Comedian, broadcaster, tireless campaigner and professional boat-rocker, Mark Thomas describes himself as being ‘in a genre of one’. His new show 100 Acts of Minor Dissent aims to make people laugh, to make them think – and slowly draw them in to reclaiming the right to make their voices heard and challenge the creeping powers of corporations and State. The Moment chatted to Mark, ahead of his appearance at the Key Theatre in March, about rights, rules and Russell Brand – and escaping arrest by the Israeli army…
You’ve evolved a great deal as a performer, not just as comedian, tackling – and campaigning on – any number of issues, as well as making people laugh. How do you feel about this evolution since you began back in 1985?
Well, I think that it’s pointless trying to be a creative person without trying new things out. The most important things is not to keep doing more of the same but keep doing things that are different, loads and loads of stuff – some of good, some of it bad! I like to think that the shows I create are getting more theatrical, more unusual, you know, I like to go off and have adventures, come back and tell people about them. Essentially, the ways in which you tell stories is up for grabs and you can be as playful and inventive as you like – as you dare be!
‘Why should you want to be like everyone else?’
I suppose that’s the thing: when I first started doing stand-up I just wanted to be able to be an interesting comedian, but now I think well, stand-up is stand-up, and that’s all well and good but actually there are more interesting ways of dong things. I put myself in a genre of one. There’s just one of me – and that’s fine! I like that, and why should you want to be like everyone else? What a deathly dull thing that would be.
There are plenty of people doing straight stand-up…
Yeah, and plenty of good people doing straight stand-up, and good luck to them! There’s lots of interesting stuff – there’s also lots of stuff that is more of the same, just kind of… well, the older I get, the more interested I am in how we share, and play and create events that stay in people’s minds and in their hearts. You can go and see a lot of comedy and it will just be wallpaper, which you’ve largely forgotten the next day. I want to create stuff that stays with people, that moves them, inspires them, challenges them.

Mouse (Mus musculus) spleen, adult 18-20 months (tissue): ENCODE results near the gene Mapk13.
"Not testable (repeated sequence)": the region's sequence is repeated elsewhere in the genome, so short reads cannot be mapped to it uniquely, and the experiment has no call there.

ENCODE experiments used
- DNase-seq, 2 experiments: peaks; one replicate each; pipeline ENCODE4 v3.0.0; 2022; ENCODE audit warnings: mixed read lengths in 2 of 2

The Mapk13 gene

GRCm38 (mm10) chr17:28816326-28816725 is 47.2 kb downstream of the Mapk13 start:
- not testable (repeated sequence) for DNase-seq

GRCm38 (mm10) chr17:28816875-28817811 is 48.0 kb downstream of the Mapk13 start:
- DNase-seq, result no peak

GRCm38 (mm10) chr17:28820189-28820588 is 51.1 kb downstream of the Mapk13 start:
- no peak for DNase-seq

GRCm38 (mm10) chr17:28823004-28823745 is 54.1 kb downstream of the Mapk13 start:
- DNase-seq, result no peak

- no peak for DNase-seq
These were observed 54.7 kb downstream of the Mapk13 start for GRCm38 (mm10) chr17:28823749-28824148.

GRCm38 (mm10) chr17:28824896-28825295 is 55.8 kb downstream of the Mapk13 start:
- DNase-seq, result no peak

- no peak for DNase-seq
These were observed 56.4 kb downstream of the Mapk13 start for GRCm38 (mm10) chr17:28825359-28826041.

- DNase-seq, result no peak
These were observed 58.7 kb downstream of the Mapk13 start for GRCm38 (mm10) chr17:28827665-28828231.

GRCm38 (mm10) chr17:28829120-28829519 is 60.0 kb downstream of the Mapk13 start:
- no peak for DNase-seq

So, what you’re really striving for is to make a proper, genuine connection with other people
Yeah! Isn’t that what everyone wants to do?
Well, as you said, some performers just want to tick the box and take the cheque, don’t they?
You do want to connect with people, otherwise there seems little point in doing it. The whole point is the relationship you build with the audience, and it has to work. I’m on stage for two hours – there has to be a connection! And I like that, I love the fact that when we do the show, the Manifesto, we get suggestions to improve the world – the show has become about giving as much space as possible to the audience.
‘If the audience wants to join in, fine let them join in!’
And this was an evolution, of the show?
Yes. You can stand there and come up with smart and witty responses to things, but there comes a point where you need to praise the audience and say: that’s a great idea! And you need to get people going: oh, well, I’ve got an idea as well. And of course there does come a point where you have to say to someone: um, your idea isn’t great – but thanks for joining in! There’s a whole load of ways you communicate and work with an audience to get them to create and to work with you. And that’s exciting, really exciting, and it goes against traditional stand-up comedy, which says: don’t let the audience in! They are opponents, and you are a gladiator – it’s always seen in very combative terms. But, you know, if the audience wants to join in, fine let them join in!
Of course there are times when you have to go: actually, excuse me, stop it! I was doing a gig down in Cheltenham, and this one woman was basically sitting having a chat. So I tried to gently say, this isn’t really on. But then, eventually, it got to the point where I said: well, we know one thing for sure – you don’t work at GCHQ because you’re rubbish at listening. It was one of those moments where I’d done everything I could to keep her included in the room, but did end up having to say: shut up! There are also ways of making yourself… [cont]